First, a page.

Is Faith "Infused" Directly by God?
According to Catholic Catechism 153, “Faith is a gift of God, a supernatural virtue infused by him.” Unlike other religious peoples who use Ephesians 2:8 as a proof text to teach (erroneously) that faith is a direct gift from God, Catholics base their view of infused faith on a statement Jesus made to Peter during His earthly ministry. Once, after Peter confessed to Jesus, saying, “You are the Christ, the Son of the living God,” Jesus said to him, “Blessed are you, Simon Bar-Jonah, for flesh and blood has not revealed this to you, but My Father who is in heaven” (Matthew 16:16-17). The Catholic Church believes that Jesus’ statement proves that faith is given directly and supernaturally by God. Faith comes, not from “flesh and blood,” but purportedly is “infused” directly by the Father above.
The central problem with the 153rd Catholic Catechism is that Jesus did not say that God gave Peter faith in Jesus as the Son of God. Jesus stated that God “revealed” to Peter that Jesus was the Son of God. There is a difference between revealing to someone a truth (e.g., the deity of Christ), and compelling someone to believe that truth. If a teacher quizzes a class in preparation for a final exam, and, in the process, reveals every answer to the class that they need to know in order to score a 100 on the exam, one or more students still may fail. Students might fail because they chose not to take the exam. Some could fail because they did not take heed to the revelation of facts given by the teacher during the review session. Still others could fail simply because they deliberately wrote the wrong answers on the test, thinking it was fashionable to make low grades in school. Even though the teacher revealed all of the knowledge needed for every student in the class to make a perfect score on the exam, each student still had a choice as to whether he or she would act upon that knowledge wisely and ace the test.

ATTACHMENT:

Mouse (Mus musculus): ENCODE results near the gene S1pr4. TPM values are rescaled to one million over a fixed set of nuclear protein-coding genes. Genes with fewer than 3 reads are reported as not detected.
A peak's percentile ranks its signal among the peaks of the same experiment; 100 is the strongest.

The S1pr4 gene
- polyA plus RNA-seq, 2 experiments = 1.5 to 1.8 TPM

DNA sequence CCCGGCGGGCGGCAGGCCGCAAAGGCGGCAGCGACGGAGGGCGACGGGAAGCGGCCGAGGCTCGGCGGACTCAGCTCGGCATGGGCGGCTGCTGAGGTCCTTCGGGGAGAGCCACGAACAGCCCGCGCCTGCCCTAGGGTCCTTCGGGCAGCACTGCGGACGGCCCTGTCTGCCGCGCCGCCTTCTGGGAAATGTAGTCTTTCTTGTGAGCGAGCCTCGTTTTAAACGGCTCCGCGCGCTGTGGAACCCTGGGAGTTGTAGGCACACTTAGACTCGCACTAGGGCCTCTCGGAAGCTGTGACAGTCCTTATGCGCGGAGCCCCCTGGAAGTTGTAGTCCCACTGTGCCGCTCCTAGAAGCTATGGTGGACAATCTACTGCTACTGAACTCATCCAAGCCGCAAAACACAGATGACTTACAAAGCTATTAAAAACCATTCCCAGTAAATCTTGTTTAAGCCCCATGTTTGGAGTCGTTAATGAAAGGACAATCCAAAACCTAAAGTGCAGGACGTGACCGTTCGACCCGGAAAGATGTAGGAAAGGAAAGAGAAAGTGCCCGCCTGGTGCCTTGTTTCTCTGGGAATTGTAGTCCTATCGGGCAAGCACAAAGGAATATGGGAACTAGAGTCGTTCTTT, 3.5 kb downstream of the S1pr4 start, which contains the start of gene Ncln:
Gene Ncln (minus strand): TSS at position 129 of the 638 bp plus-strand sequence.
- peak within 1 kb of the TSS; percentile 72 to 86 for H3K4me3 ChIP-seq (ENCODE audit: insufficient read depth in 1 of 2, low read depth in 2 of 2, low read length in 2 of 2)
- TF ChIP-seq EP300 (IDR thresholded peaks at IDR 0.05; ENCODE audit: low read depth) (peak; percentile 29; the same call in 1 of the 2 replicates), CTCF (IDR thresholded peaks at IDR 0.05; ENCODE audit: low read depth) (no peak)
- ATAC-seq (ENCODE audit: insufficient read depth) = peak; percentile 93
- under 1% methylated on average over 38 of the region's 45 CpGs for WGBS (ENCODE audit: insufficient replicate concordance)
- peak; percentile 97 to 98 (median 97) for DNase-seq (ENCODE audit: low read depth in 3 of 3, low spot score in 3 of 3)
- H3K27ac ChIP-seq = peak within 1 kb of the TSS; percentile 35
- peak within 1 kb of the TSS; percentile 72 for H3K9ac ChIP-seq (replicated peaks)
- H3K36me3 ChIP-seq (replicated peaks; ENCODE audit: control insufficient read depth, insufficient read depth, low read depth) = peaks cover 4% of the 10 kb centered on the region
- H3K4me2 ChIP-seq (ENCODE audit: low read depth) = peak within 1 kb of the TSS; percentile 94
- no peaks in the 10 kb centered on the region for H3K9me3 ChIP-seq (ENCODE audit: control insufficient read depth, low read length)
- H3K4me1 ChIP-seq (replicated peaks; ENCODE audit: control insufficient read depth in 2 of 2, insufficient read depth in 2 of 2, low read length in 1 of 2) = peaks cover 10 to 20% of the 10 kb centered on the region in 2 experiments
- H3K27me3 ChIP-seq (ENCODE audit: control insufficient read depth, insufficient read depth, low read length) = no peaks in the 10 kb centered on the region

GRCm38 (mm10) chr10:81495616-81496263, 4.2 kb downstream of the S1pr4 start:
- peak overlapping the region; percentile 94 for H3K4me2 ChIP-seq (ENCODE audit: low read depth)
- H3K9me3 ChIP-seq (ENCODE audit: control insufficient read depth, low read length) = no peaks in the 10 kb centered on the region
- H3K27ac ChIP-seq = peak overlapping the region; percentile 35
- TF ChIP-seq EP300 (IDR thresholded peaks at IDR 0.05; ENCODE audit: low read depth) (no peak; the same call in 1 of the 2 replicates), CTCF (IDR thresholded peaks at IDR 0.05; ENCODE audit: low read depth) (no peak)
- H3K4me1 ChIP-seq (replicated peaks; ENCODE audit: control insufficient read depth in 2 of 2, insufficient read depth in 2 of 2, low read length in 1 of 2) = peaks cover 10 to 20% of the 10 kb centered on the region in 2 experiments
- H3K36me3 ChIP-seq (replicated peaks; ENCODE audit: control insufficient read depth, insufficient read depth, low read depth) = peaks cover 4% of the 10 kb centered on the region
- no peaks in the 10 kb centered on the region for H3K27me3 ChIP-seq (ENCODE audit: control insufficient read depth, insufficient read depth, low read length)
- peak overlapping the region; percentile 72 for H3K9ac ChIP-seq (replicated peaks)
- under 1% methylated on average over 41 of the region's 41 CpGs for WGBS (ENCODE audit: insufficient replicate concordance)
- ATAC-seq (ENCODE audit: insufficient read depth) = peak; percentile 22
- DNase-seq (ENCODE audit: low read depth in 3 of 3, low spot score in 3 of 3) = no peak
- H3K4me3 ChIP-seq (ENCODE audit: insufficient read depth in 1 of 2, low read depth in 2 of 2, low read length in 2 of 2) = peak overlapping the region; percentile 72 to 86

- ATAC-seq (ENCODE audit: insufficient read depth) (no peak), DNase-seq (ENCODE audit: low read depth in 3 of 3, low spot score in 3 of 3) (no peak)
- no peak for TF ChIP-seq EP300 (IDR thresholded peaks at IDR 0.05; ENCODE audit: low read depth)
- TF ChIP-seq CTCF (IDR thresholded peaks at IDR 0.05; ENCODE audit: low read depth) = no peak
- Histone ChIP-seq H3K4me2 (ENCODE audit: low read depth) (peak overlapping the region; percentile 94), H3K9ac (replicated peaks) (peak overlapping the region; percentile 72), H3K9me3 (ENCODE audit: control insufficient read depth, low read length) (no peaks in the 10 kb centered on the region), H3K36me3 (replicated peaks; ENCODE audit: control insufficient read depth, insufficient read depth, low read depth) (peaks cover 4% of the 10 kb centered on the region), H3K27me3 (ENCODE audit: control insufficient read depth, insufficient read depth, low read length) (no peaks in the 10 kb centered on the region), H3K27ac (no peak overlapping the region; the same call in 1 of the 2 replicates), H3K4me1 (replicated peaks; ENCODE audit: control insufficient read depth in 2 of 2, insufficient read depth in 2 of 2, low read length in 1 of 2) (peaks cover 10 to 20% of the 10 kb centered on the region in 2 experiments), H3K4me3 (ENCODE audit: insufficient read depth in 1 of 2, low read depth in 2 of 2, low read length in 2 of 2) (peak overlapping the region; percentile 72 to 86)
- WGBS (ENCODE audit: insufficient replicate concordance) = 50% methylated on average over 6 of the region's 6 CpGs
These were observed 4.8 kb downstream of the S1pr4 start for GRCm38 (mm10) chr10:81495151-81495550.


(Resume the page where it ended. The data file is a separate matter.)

Similarly, even though God revealed to Peter that Jesus was the Son of God, that does not mean that God directly infused faith into Peter. Faith is a commanded action on man’s part that comes after revelation, not before, or simultaneously (Acts 16:29-34; John 7:24; Romans 10:17). The Bible never speaks of faith as being given directly by God. Rather, it is self-developed following revelation from God. In Peter’s case, such revelation did not come from “flesh and blood” (Matthew 16:17; cf. 17:5). Today, biblical faith is developed by hearing or reading the written revelation from God—the Bible (John 20:30-31; Romans 10:17; 2 Timothy 3:16-17).
Catechism of the Catholic Church, [On-line], URL: http://www.vatican.va/archive/ccc_css/archive/catechism/p1s1c3a1.htm.
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